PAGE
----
Cybersecurity remains a key issue in the nation’s security. Numerous stories in the news show that while big things are happening, we badly need them to move in a positive direction, and soon. We have passed this ball between the branches of our government for far too long. Decisions need to be made and action taken.

Lt. Gen. Keith Alexander is now in the middle of the confirmation process that many observers hope will lead to his assuming the duties of the four-star Commander of U.S. Cyber Command. Facing intense questioning about the “dangers” of having too much power centralized in one position, Alexander continues to calmly assert that if he is confirmed, he will present no threat to Americans’ rights and privacy. Many people, including many on the Hill, still seem to fear our government more than they do the persistent and pervasive threats that bedevil our digital infrastructure and networks.

This comes at the same time that Howard Schmidt, the Cyber Coordinator on the National Security Staff, has stated that the country has “intractable” weaknesses in our abilities to defend against the cyber threats we face.

Schmidt continues a very low key execution of his duties. Often mischaracterized as the “cyberczar,” his duties do not include direct authority over the key parts of our cyber defenses. Schmidt is supremely qualified to be the senior staffer who watches over the interplay of cyber issues in the complicated federal interagency process. His job is absolutely needed, and he is the right man for it.

That said, his appointment is not and will not be a panacea for our cyber ills. We need even more leadership from DHS, DoD and DoJ. The intelligence community is also a key player but not as critical in the security sense as the others.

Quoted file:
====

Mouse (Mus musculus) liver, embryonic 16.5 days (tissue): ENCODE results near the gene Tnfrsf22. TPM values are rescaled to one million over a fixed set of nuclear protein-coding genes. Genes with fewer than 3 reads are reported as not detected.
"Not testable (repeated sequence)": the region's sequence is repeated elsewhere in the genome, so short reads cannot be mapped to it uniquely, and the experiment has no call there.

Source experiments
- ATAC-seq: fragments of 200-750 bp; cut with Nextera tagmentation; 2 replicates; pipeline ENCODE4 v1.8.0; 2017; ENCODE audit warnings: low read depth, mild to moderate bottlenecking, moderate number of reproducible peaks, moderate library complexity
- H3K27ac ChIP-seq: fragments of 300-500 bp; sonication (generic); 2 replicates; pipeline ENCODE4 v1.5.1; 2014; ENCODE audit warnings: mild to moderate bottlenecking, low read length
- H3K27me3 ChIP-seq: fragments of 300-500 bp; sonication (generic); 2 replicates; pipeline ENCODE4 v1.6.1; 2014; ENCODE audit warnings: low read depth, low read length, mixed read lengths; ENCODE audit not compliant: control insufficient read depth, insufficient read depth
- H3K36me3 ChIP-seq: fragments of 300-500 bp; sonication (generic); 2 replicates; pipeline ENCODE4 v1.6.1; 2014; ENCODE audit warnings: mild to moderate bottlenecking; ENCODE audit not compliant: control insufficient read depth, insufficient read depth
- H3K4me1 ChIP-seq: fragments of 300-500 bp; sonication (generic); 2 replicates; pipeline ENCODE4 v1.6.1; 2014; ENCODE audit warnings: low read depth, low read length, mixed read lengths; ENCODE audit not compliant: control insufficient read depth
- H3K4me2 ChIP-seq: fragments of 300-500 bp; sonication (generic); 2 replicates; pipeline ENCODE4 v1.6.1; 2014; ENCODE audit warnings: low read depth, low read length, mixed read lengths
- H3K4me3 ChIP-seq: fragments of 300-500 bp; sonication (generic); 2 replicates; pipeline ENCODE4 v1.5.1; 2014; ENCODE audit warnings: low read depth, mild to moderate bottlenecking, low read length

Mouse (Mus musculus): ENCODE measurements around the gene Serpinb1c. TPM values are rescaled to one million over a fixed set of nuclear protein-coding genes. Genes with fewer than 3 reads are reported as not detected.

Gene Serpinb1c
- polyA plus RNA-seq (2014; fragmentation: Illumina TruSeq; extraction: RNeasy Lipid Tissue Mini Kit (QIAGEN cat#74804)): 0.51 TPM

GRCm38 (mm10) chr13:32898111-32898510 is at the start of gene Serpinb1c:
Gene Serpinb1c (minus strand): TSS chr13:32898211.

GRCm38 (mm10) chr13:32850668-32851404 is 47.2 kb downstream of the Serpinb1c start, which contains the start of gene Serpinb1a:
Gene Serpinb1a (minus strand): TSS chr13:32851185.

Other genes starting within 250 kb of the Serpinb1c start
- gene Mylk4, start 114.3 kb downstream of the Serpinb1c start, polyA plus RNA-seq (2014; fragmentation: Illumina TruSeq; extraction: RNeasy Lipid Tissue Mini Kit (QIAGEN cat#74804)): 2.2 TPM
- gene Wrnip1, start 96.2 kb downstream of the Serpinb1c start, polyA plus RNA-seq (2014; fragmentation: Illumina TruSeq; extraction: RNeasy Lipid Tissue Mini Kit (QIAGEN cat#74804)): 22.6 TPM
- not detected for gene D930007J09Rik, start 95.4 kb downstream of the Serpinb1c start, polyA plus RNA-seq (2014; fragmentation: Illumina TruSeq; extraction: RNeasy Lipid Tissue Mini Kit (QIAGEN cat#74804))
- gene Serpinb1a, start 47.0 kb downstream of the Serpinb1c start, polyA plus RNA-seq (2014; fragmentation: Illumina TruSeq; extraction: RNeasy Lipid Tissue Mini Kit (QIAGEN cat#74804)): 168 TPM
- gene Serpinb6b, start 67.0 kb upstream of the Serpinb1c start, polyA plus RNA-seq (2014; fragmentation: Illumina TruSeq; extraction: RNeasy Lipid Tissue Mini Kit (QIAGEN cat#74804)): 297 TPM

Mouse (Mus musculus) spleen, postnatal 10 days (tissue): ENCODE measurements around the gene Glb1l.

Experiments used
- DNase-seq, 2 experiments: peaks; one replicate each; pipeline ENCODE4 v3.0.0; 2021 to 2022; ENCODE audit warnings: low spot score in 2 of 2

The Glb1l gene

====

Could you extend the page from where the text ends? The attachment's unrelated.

Congress continues to try to be helpful. Their efforts are broad and sweeping but unfortunately with little internal coordination and insufficient cooperation with the administration on many fronts. The numerous bills (some comprehensive, some with isolated provisions) that address cyber issues are often conflicting and counterproductive. All were written with the best intentions, but the result is not helpful. This too needs to be sorted out.

As an optimist by nature, I believe that we are now more secure than we were a few years ago. Unfortunately, the threats are growing faster than we can react to them. All of the imagination and intellectual power of this great nation must be unleashed on this problem.

We have made strides; the internal DoD activities of the services is heartening, as are many of the DHS initiatives. But we need so much more. Perfect security in cyber is not achievable, but we must get far better than we are now.

Dr. Steven Bucci is director of the Allison Center for Foreign Policy Studies at The Heritage Foundation. He was previously a lead consultant to IBM on cyber security policy. Bucci’s military and government service make him a recognized expert in the interagency process and defense of U.S. interests, particularly with regard to critical infrastructure and what he calls the productive interplay of government and the private sector. Read More
  • subbob

    My concern is that we are over-classifying the frequency and nature of the current cyber attacks upon our infrastructure.

    Consider an analogy to pictures of damaged vehicles after encountering an IED. The enemy probably has overwatch on those positions and real-time imagery of the events. Yet we restrict the pictures as they may reveal some vulnerability.

    If the enemy already has them, the only people we're keeping them from is our own citizens.

    Similarly, our threats in the cyber arena know when they've exfiltrated data, manipulated a system or planted a rootkit.

    Are we undermining our efforts through over-classification of these events?